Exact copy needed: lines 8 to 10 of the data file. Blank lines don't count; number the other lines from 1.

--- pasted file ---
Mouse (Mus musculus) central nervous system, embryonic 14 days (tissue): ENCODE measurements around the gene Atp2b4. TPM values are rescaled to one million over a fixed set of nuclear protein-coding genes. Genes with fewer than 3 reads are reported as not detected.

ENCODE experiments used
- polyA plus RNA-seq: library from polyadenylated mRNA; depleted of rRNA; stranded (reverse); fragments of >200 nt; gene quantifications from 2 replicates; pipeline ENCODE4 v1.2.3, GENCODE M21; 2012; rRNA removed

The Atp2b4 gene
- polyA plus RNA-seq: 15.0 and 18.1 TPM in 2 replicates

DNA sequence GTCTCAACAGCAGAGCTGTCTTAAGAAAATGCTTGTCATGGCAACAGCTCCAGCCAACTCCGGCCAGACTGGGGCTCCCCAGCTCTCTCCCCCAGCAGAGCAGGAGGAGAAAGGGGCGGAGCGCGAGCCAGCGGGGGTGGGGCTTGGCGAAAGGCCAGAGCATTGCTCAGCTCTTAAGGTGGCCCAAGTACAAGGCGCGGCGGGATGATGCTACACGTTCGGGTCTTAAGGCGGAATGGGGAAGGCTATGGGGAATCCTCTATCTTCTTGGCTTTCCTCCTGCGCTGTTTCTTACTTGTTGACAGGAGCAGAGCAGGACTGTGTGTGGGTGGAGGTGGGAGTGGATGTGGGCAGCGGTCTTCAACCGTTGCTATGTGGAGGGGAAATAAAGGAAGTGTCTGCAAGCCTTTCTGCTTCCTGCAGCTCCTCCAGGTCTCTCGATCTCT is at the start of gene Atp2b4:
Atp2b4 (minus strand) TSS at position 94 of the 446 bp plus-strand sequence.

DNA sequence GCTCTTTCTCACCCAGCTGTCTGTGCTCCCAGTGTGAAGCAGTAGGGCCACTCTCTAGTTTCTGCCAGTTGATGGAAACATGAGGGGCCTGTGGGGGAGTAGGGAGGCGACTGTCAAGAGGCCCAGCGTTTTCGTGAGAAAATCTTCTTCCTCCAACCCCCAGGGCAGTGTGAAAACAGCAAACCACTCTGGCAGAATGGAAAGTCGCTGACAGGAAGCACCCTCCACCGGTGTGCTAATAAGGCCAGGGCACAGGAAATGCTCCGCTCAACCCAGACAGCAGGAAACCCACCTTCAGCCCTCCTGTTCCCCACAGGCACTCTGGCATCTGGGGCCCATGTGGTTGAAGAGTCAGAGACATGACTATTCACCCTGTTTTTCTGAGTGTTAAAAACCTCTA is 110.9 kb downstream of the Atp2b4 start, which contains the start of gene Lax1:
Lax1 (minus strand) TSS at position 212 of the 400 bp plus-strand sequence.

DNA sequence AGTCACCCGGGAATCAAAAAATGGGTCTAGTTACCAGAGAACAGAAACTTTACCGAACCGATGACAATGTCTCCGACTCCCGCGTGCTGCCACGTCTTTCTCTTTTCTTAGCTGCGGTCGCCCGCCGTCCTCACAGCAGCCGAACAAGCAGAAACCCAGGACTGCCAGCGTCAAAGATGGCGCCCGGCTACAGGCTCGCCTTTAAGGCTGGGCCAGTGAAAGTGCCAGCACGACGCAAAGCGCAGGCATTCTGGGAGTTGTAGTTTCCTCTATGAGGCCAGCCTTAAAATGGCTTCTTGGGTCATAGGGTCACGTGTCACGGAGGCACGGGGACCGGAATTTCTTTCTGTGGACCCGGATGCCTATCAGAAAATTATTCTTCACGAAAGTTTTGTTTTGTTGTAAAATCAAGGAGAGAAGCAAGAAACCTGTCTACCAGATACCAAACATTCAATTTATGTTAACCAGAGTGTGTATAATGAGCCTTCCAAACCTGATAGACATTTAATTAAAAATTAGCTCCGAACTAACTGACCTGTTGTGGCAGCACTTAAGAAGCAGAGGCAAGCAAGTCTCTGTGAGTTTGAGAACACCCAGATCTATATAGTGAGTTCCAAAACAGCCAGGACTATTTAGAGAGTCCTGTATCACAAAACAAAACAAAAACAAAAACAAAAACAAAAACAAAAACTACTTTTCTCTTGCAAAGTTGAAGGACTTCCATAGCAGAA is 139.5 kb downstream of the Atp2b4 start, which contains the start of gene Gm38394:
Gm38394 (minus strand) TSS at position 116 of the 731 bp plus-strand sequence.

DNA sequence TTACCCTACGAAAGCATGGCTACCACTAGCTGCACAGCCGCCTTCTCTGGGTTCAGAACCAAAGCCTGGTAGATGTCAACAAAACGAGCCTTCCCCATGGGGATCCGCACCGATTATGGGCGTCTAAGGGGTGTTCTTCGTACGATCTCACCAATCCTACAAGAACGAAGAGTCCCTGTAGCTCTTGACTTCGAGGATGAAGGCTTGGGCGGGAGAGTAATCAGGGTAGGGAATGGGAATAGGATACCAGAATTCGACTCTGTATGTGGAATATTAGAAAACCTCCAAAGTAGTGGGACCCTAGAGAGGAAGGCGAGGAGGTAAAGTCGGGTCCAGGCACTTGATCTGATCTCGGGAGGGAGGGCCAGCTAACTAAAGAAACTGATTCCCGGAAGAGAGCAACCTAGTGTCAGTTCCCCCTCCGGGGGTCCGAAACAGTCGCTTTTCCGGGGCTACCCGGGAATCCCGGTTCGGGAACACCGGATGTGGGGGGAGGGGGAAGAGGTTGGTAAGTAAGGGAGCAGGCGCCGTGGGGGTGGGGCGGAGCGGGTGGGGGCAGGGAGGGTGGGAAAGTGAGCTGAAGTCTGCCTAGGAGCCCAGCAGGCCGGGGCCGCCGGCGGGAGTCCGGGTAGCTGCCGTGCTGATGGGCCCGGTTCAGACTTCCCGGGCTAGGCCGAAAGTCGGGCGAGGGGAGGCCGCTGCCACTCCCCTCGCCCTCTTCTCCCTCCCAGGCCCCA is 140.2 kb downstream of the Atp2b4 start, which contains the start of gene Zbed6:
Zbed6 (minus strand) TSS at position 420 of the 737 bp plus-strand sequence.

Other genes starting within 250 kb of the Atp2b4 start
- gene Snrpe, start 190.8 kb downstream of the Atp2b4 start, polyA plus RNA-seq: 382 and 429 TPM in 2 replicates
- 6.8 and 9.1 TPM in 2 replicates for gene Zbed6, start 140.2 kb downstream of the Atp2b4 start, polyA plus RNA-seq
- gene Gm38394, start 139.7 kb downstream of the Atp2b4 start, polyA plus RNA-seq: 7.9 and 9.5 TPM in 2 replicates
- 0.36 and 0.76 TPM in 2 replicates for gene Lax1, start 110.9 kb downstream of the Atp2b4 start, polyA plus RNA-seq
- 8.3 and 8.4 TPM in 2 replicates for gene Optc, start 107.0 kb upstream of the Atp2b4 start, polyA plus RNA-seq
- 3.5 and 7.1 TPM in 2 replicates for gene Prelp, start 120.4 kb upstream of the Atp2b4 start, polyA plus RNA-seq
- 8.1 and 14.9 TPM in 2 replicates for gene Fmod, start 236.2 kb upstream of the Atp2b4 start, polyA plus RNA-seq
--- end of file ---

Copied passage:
DNA sequence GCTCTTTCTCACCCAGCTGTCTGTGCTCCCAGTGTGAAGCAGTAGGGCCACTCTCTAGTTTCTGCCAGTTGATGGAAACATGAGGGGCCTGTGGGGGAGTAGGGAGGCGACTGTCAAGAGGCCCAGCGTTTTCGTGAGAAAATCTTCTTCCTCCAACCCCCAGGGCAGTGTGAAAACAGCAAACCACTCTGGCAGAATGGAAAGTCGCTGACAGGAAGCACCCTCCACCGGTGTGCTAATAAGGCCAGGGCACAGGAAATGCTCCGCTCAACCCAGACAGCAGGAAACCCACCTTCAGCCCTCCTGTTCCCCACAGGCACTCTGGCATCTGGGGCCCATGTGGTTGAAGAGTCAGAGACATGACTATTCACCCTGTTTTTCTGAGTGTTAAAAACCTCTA is 110.9 kb downstream of the Atp2b4 start, which contains the start of gene Lax1:
Lax1 (minus strand) TSS at position 212 of the 400 bp plus-strand sequence.

DNA sequence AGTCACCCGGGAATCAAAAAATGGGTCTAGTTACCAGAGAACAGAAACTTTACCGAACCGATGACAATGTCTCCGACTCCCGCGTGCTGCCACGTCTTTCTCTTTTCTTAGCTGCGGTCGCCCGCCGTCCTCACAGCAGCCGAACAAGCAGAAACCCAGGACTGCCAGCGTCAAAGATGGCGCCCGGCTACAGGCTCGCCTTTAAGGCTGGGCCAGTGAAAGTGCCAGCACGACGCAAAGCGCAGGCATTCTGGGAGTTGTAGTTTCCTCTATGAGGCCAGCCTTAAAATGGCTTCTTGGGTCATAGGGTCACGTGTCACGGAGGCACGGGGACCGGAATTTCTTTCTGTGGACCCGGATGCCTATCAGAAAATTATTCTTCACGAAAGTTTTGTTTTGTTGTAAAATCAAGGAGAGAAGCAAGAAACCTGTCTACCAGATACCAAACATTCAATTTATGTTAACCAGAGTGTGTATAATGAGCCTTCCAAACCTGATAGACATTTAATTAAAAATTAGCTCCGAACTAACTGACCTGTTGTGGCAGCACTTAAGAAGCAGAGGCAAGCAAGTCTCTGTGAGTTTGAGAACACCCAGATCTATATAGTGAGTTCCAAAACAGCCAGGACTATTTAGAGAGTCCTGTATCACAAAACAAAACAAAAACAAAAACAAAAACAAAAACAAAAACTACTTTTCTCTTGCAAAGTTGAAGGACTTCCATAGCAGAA is 139.5 kb downstream of the Atp2b4 start, which contains the start of gene Gm38394: